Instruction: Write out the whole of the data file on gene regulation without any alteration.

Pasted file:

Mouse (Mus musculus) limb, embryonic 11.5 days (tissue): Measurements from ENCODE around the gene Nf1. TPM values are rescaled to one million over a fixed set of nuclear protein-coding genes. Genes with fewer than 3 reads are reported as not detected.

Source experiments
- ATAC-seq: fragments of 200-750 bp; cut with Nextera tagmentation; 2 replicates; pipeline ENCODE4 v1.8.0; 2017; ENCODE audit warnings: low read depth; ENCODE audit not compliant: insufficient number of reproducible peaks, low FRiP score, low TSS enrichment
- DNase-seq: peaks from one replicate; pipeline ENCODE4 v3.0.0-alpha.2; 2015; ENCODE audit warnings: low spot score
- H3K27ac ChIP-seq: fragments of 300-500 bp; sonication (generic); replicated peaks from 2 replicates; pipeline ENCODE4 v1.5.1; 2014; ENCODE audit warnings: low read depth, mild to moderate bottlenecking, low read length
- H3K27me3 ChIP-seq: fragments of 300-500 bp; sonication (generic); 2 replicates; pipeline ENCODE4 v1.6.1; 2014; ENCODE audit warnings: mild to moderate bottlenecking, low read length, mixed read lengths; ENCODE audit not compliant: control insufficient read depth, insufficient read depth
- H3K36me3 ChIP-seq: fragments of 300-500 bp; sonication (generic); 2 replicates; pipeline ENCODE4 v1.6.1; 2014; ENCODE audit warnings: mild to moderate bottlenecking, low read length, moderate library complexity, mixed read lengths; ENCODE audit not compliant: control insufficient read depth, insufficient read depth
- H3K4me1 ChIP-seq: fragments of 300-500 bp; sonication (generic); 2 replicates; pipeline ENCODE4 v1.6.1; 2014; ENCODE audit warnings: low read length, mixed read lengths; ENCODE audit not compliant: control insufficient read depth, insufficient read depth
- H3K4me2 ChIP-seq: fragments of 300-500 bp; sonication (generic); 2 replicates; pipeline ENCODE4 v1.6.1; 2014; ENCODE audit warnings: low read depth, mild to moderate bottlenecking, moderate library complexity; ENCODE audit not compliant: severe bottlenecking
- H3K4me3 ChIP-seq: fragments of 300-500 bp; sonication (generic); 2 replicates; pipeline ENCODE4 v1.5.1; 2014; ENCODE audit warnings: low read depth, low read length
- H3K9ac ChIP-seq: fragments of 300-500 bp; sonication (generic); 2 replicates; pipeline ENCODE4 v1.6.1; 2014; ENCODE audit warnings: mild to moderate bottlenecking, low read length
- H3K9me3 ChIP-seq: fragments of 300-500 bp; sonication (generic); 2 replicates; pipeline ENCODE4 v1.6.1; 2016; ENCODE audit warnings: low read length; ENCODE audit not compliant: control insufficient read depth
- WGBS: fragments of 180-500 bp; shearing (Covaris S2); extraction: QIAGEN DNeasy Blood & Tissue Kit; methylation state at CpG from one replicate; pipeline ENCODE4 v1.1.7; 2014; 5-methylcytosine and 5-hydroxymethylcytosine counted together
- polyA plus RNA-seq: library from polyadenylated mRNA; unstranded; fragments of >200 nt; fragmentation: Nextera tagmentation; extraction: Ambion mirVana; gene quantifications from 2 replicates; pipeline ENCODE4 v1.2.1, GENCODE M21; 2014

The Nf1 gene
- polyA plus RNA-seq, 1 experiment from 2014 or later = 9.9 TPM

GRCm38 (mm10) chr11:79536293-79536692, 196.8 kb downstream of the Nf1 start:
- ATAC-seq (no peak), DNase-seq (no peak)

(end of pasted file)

Mouse (Mus musculus) limb, embryonic 11.5 days (tissue): Measurements from ENCODE around the gene Nf1. TPM values are rescaled to one million over a fixed set of nuclear protein-coding genes. Genes with fewer than 3 reads are reported as not detected.

Source experiments
- ATAC-seq: fragments of 200-750 bp; cut with Nextera tagmentation; 2 replicates; pipeline ENCODE4 v1.8.0; 2017; ENCODE audit warnings: low read depth; ENCODE audit not compliant: insufficient number of reproducible peaks, low FRiP score, low TSS enrichment
- DNase-seq: peaks from one replicate; pipeline ENCODE4 v3.0.0-alpha.2; 2015; ENCODE audit warnings: low spot score
- H3K27ac ChIP-seq: fragments of 300-500 bp; sonication (generic); replicated peaks from 2 replicates; pipeline ENCODE4 v1.5.1; 2014; ENCODE audit warnings: low read depth, mild to moderate bottlenecking, low read length
- H3K27me3 ChIP-seq: fragments of 300-500 bp; sonication (generic); 2 replicates; pipeline ENCODE4 v1.6.1; 2014; ENCODE audit warnings: mild to moderate bottlenecking, low read length, mixed read lengths; ENCODE audit not compliant: control insufficient read depth, insufficient read depth
- H3K36me3 ChIP-seq: fragments of 300-500 bp; sonication (generic); 2 replicates; pipeline ENCODE4 v1.6.1; 2014; ENCODE audit warnings: mild to moderate bottlenecking, low read length, moderate library complexity, mixed read lengths; ENCODE audit not compliant: control insufficient read depth, insufficient read depth
- H3K4me1 ChIP-seq: fragments of 300-500 bp; sonication (generic); 2 replicates; pipeline ENCODE4 v1.6.1; 2014; ENCODE audit warnings: low read length, mixed read lengths; ENCODE audit not compliant: control insufficient read depth, insufficient read depth
- H3K4me2 ChIP-seq: fragments of 300-500 bp; sonication (generic); 2 replicates; pipeline ENCODE4 v1.6.1; 2014; ENCODE audit warnings: low read depth, mild to moderate bottlenecking, moderate library complexity; ENCODE audit not compliant: severe bottlenecking
- H3K4me3 ChIP-seq: fragments of 300-500 bp; sonication (generic); 2 replicates; pipeline ENCODE4 v1.5.1; 2014; ENCODE audit warnings: low read depth, low read length
- H3K9ac ChIP-seq: fragments of 300-500 bp; sonication (generic); 2 replicates; pipeline ENCODE4 v1.6.1; 2014; ENCODE audit warnings: mild to moderate bottlenecking, low read length
- H3K9me3 ChIP-seq: fragments of 300-500 bp; sonication (generic); 2 replicates; pipeline ENCODE4 v1.6.1; 2016; ENCODE audit warnings: low read length; ENCODE audit not compliant: control insufficient read depth
- WGBS: fragments of 180-500 bp; shearing (Covaris S2); extraction: QIAGEN DNeasy Blood & Tissue Kit; methylation state at CpG from one replicate; pipeline ENCODE4 v1.1.7; 2014; 5-methylcytosine and 5-hydroxymethylcytosine counted together
- polyA plus RNA-seq: library from polyadenylated mRNA; unstranded; fragments of >200 nt; fragmentation: Nextera tagmentation; extraction: Ambion mirVana; gene quantifications from 2 replicates; pipeline ENCODE4 v1.2.1, GENCODE M21; 2014

The Nf1 gene
- polyA plus RNA-seq, 1 experiment from 2014 or later = 9.9 TPM

GRCm38 (mm10) chr11:79536293-79536692, 196.8 kb downstream of the Nf1 start:
- ATAC-seq (no peak), DNase-seq (no peak)